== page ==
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Would Jose Mourinho fit as Everton's next manager?

"The Special One" may be the most prestigious name on the market. "The People's Club" could use some of that swagger.

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In case you may have just emerged from a Rip Van Winkle-esque slumber, Everton has been a pretty big disappointment this season. Despite two nice cup runs, the Toffees have floundered in the league and Roberto Martinez may very well pay for it with his job by the time summer is here. If the Blues are serious about contending for the Champions League soon, there are few options to become their next gaffer that are as accomplished as Jose Mourinho.


Most recently, Mourinho went down in flames as the head man for Chelsea less than a season after leading them to the top of the Premier League mountain. This was the finale to his two-and-a-half year stint at Stamford Bridge. However, he also took charge of Chelsea from the beginning of the 2004-05 season through September of 2008. During that time, he returned the team to prominence, winning their first top flight title since 1955 in his first season and then followed it up with another title in the 2006-07 campaign.

Mourinho began his managerial career with Benfica in Portugal, but it didn't last long as he coached only nine league games between September and December of 2000 before leaving the club. From there, he stayed in the Primeira Liga with Uniao de Leiria, helping them to compete with the Portugese giants for the first half of the 2001-2002 season.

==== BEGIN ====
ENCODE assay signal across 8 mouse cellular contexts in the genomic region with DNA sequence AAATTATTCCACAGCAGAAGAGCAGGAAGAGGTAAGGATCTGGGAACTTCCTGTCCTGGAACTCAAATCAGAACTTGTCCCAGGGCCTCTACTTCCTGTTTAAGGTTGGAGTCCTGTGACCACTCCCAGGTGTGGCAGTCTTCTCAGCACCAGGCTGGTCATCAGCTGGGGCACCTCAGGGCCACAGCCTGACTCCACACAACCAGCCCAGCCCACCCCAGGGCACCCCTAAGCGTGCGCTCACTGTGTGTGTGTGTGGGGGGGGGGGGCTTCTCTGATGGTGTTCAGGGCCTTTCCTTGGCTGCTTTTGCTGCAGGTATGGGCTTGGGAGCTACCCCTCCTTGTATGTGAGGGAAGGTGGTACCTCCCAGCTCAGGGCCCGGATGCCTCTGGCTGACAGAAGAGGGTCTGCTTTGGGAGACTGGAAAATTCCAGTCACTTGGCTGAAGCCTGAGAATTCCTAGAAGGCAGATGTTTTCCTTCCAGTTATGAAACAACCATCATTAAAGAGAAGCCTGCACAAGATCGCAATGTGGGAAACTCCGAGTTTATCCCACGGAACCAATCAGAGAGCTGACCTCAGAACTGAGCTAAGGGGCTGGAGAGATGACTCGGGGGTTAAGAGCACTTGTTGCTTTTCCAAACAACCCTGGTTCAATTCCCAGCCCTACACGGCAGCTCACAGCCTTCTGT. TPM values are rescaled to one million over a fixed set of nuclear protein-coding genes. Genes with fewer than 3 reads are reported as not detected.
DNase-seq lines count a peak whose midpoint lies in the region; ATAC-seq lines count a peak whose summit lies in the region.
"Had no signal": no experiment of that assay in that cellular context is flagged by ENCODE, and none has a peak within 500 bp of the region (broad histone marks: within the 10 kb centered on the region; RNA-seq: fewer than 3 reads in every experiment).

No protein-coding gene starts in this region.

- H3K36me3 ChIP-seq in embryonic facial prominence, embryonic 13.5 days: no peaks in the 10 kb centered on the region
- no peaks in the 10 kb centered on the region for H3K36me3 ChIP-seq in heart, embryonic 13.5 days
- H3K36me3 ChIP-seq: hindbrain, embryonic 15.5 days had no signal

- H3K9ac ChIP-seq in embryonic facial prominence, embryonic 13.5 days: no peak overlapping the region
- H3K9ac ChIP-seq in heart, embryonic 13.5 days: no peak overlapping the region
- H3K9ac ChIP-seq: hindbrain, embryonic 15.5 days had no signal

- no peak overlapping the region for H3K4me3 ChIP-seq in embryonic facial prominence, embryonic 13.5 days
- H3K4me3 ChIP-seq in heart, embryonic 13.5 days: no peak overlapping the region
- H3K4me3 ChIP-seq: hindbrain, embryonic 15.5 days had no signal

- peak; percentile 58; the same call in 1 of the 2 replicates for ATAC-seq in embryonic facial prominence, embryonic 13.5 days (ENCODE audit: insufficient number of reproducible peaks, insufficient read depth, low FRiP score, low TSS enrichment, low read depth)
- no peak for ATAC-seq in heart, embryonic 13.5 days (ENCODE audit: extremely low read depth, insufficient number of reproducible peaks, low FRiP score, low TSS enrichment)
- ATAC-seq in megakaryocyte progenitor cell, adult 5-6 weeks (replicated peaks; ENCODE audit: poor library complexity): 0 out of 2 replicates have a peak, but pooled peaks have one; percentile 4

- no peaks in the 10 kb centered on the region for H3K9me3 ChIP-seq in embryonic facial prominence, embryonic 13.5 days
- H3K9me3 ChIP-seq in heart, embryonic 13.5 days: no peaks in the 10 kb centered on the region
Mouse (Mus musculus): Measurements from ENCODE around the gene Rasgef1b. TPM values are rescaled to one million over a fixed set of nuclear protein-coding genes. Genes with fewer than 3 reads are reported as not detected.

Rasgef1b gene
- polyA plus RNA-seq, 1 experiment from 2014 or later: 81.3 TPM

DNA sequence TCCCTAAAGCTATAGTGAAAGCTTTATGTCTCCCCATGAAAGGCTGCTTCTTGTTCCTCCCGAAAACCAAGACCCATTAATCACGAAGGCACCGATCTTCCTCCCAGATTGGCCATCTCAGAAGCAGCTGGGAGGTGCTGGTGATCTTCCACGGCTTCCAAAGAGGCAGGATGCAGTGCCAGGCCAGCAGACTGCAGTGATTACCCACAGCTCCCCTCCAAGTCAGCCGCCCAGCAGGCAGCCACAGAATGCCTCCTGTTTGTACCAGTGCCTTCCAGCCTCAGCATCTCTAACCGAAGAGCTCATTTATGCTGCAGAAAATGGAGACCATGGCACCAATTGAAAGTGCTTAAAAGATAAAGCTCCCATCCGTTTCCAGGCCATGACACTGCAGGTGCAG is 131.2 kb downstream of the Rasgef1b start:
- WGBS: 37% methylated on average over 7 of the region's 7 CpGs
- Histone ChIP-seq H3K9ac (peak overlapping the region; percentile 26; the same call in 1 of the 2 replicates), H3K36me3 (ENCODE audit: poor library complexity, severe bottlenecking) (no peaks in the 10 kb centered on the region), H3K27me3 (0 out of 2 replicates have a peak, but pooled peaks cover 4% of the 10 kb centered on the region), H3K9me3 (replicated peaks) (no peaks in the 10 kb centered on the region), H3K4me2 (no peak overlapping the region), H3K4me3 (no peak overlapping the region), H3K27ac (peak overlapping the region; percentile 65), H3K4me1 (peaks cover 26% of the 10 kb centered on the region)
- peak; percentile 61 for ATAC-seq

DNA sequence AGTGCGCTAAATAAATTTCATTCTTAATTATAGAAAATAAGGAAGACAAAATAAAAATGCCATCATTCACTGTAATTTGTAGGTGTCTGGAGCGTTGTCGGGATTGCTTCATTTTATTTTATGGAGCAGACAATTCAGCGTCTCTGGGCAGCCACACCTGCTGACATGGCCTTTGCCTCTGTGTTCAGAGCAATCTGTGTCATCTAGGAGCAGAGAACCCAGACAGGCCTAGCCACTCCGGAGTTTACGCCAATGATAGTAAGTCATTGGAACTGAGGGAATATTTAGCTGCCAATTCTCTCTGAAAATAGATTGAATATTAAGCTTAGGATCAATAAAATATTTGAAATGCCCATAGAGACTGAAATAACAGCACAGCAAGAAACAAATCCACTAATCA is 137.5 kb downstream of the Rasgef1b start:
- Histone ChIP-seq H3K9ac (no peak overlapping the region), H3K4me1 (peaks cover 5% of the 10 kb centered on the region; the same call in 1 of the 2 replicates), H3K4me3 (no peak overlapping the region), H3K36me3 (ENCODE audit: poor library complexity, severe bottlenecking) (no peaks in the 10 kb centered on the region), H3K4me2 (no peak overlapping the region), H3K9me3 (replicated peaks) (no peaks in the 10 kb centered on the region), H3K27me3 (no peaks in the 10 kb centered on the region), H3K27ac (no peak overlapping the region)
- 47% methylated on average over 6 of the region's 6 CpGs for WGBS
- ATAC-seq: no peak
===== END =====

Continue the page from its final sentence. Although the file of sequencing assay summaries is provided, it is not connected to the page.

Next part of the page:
Then, "the special one" made the move of his career, becoming the manager of Porto in January 2002.  In his first full season with Porto, he won both the domestic league and the Europa League. The following season he again won the Primeira Liga and this time topped it off with both the Super Cup and the Champions League. It was from here that he went to Chelsea (see above).

In between his periods at Chelsea, Mourinho spent time with Inter Milan (2008-2010) and Real Madrid (2010-2013), earning trophies in both places. With Milan, he won two more league titles, a domestic cup and another Champions League trophies. In Madrid, he dipped in form a tad, earning just one league title sandwiched between two second-place finishes.

Transfer Market

If things are going to work on Mourinho's watch, you have to give him a lot of control. That means forking over tons of cash for the Portugese manager to go out and get the players he needs/wants to construct a European-worthy squad.

Just look at some of the names he has signed in the prime of their careers: Didier Drogba, Samuel Eto'o, Wesley Sneijder, Mesut Ozil, Angel Di Maria, Diego Costa. That sounds like a ton of money. The type of money that Everton, despite an influx of cash from new shareholder Farhad Moshiri, would seem unlikely, and probably unable, to spend.